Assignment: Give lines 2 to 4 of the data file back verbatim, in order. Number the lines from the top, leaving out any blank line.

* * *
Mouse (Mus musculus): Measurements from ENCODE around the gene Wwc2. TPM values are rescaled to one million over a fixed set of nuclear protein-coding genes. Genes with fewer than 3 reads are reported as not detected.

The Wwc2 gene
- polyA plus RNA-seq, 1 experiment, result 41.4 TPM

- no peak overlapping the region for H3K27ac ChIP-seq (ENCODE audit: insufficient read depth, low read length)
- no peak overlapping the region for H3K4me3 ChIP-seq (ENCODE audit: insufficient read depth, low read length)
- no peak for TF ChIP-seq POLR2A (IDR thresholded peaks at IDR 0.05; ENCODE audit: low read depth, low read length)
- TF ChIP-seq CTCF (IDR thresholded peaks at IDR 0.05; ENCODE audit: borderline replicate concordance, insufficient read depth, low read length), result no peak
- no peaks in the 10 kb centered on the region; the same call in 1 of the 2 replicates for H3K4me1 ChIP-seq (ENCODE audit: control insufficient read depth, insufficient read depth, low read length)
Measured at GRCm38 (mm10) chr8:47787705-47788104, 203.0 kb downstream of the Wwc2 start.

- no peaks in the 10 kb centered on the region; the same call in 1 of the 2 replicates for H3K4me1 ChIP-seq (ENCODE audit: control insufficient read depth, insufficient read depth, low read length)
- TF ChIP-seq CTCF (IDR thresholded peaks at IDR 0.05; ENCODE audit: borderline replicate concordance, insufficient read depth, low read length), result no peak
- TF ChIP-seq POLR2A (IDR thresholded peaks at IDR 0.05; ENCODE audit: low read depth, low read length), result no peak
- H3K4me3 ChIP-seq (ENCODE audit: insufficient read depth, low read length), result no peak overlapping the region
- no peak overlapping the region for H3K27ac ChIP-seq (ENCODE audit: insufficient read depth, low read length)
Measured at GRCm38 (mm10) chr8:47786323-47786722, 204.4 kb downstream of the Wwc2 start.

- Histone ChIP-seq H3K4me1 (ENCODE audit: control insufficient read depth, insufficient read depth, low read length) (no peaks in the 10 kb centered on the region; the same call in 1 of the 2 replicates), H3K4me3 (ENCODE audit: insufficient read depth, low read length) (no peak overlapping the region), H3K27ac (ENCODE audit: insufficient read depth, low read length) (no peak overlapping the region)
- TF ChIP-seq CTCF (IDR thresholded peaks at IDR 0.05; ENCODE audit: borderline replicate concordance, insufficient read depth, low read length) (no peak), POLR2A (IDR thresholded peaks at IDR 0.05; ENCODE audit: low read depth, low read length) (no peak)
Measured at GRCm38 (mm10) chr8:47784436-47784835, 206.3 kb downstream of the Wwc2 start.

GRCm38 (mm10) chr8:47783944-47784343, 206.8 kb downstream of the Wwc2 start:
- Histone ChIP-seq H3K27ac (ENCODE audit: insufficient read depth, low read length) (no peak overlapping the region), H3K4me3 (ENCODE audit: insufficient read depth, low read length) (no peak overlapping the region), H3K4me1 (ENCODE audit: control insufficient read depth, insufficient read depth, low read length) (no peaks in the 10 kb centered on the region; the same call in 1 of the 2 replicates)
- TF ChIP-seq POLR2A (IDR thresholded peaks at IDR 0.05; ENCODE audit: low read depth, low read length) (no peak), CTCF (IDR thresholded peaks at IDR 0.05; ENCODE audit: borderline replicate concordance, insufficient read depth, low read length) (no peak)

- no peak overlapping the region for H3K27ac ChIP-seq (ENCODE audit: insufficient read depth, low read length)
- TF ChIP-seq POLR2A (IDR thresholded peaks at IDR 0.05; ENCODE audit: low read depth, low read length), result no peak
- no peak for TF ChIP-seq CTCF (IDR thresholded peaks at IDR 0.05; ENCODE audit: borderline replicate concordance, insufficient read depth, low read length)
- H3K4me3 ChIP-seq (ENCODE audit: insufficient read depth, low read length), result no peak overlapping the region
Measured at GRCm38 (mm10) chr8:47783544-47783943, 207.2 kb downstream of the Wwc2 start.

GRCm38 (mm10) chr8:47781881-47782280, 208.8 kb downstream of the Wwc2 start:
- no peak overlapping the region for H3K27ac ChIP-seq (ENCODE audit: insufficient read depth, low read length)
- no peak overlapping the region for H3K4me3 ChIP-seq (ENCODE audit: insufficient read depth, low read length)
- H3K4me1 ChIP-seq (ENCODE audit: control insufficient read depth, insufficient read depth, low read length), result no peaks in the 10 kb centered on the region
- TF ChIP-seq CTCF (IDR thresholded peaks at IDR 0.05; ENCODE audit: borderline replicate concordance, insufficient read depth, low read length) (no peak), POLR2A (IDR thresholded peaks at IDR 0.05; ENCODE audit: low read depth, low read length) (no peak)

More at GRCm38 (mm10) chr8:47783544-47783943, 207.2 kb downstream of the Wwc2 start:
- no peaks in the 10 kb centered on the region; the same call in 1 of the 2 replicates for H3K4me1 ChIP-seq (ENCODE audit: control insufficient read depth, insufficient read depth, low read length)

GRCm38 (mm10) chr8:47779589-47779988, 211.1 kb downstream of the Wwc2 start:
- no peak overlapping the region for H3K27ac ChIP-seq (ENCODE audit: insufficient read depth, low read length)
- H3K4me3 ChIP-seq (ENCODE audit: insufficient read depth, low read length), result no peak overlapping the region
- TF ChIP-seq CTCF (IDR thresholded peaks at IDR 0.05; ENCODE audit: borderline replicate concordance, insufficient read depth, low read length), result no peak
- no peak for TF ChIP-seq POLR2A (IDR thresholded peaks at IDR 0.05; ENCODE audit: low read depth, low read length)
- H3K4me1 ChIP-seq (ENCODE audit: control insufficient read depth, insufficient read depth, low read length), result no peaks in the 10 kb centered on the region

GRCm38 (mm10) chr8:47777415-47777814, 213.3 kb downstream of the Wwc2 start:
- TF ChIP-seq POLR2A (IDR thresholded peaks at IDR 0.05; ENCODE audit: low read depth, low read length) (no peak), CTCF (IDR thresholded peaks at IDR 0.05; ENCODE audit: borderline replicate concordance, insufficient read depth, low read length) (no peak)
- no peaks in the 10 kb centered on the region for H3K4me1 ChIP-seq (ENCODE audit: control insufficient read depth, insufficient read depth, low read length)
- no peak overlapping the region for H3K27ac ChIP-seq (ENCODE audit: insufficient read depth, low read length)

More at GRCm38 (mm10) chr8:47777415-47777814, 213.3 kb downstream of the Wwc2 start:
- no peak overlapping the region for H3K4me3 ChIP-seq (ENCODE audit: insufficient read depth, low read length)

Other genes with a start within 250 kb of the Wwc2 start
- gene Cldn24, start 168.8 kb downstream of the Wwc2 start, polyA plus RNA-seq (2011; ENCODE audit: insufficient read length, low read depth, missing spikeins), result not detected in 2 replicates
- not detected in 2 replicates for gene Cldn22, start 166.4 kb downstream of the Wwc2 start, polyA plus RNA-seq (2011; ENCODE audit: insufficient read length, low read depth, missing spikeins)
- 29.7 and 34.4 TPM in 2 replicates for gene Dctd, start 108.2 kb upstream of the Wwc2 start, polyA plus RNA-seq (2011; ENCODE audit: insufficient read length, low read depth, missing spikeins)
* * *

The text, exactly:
The Wwc2 gene
- polyA plus RNA-seq, 1 experiment, result 41.4 TPM

- no peak overlapping the region for H3K27ac ChIP-seq (ENCODE audit: insufficient read depth, low read length)